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Alan Turing Roulette Letters

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The maths genius turns his eye to roulette

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Letters from Alan Turing that were sold at auction in 2021 show that the maths prodigy who helped crack the Enigma code during the Second World War was working on a system to try and crack the roulette wheel.

The correspondence, written from King’s College in Cambridge and titled “Gambling System” features equations to calculate the chances of winning at roulette. The letter was written by Turing when he was 21 in 1933 and was addressed to his friend Alfred Beuttell, the inventor of strip lighting.

Beutnell claimed he played the system in his youth at the Grand Casino Monte Carlo and was able to pay his way for a month on the French Riviera.

Maybe the Martingale?

Looking at the letter, it looks like a variation of the Martingale System. Turing analysed the probabilities of predicting the right outcome after 150, 1,520, 4,560 and 30,400 spins of the wheel.

He concluded that it was possible to win ‘an unexpectedly large sum’ in a short time frame but the longer the system was used, the ‘more remote his chances’.

This is pretty much our advice on the Martingale System which can work in short bursts, but the longer you are at the table, the more likely you are to experience long sequences of the same colour(for example). The house edge gets you in the end when you play a long session.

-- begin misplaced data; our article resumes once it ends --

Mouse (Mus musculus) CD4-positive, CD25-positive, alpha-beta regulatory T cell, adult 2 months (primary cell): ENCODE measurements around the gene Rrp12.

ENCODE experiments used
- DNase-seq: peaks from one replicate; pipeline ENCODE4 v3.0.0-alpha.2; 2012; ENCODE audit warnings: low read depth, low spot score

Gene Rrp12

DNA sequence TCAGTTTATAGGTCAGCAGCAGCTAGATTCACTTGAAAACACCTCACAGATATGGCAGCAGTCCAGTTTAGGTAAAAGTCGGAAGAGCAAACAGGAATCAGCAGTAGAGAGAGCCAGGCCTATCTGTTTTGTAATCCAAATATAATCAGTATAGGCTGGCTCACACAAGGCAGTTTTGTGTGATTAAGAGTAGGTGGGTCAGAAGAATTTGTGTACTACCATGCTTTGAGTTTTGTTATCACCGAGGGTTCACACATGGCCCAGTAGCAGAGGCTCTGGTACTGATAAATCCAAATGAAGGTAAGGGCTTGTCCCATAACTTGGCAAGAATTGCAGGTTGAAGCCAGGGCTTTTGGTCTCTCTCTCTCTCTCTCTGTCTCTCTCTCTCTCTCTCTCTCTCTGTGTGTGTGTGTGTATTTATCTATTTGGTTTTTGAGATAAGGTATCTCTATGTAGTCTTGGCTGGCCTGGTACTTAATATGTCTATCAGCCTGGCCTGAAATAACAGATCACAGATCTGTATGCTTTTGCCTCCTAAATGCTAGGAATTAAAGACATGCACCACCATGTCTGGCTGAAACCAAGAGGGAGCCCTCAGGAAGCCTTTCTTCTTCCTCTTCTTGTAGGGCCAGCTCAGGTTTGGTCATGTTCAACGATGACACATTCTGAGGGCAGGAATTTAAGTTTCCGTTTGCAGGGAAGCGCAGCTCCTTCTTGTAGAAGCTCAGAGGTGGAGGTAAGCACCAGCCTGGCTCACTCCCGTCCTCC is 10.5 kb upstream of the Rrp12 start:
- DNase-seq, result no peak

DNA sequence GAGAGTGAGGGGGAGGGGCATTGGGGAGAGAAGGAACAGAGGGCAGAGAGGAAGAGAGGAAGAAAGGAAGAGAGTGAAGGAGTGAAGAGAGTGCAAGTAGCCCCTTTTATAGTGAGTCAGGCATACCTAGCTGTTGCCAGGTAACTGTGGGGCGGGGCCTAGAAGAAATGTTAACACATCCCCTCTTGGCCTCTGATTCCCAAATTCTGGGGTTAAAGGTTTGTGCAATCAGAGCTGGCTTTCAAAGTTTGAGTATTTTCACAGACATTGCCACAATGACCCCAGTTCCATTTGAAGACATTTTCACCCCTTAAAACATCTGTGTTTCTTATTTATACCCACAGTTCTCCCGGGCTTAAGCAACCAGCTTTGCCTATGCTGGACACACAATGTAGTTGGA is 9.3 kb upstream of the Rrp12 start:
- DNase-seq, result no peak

His analysis of Beuttell’s Monte Carlo Roulette System was basically a bit of fun, but it does illustrate Turing’s interest in probability, and how that can be applied to cryptology which is what ultimately enabled him to crack the Nazi’s code in Bletchley Park.

Turing became best buddies with Alfred Beuttell’s son Victor when they were at Sherborne School in Dorset in the 1920s.

In a nutshell, Turing was saying that Beuttell’s winning streak was all down to beginner’s luck.

The Enigma Code

Turing is most famous for his leadership of a team of cryptanalysts that cracked the German “Enigma” code in the Second World War of course. By successfully cracking the Nazi code, the British were able to read coded German coded messages, which shortened the war in Europe, saving hundreds of thousands of lives.